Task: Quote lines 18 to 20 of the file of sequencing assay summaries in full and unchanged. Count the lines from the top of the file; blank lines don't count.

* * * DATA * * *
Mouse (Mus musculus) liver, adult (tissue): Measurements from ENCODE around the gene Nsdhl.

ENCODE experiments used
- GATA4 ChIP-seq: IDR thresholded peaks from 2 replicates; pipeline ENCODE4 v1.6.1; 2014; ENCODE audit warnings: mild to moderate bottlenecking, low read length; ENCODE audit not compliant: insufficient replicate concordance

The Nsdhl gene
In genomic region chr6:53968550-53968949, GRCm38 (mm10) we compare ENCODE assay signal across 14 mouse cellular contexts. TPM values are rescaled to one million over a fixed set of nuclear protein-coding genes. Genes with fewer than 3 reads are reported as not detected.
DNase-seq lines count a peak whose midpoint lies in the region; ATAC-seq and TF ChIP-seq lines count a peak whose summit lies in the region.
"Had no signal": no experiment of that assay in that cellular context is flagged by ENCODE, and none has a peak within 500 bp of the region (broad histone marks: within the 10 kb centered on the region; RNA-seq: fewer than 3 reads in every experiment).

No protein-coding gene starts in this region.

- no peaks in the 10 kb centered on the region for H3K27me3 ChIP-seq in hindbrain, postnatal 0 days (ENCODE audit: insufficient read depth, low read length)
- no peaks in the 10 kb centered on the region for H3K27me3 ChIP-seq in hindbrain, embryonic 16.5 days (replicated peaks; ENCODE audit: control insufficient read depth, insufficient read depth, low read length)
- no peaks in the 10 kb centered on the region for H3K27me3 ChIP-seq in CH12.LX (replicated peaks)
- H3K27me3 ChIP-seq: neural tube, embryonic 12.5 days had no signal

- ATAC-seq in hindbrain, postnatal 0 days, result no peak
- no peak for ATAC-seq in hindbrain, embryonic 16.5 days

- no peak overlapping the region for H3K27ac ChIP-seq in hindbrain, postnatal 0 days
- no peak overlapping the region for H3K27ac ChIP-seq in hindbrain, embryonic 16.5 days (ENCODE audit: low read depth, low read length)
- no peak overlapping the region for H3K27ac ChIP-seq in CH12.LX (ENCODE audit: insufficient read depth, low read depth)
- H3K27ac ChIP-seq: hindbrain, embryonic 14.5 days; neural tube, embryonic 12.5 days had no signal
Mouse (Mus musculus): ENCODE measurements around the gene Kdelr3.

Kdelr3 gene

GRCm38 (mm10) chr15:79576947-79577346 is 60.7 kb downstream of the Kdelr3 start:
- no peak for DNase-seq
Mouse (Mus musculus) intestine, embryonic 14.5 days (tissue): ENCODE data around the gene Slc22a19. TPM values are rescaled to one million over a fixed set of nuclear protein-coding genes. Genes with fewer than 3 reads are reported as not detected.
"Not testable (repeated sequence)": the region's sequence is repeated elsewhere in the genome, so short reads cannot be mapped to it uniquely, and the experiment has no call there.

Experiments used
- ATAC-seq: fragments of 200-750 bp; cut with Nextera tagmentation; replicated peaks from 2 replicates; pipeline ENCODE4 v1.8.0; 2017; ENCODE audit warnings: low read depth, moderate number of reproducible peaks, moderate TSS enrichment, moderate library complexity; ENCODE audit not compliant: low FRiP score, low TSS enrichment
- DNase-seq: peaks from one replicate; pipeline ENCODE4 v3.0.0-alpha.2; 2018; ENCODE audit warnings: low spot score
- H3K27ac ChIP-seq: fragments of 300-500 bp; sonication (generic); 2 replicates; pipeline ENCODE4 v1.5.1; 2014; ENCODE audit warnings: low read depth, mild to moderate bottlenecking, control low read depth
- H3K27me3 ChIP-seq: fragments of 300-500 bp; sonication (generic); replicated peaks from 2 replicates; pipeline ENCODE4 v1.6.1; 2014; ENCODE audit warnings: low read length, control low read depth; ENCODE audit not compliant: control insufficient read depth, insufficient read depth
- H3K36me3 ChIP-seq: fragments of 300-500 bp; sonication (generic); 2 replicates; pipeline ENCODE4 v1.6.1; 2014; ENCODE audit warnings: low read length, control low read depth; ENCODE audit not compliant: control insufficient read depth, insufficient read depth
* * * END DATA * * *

- H3K27ac ChIP-seq: hindbrain, embryonic 14.5 days; neural tube, embryonic 12.5 days had no signal
Mouse (Mus musculus): ENCODE measurements around the gene Kdelr3.

Kdelr3 gene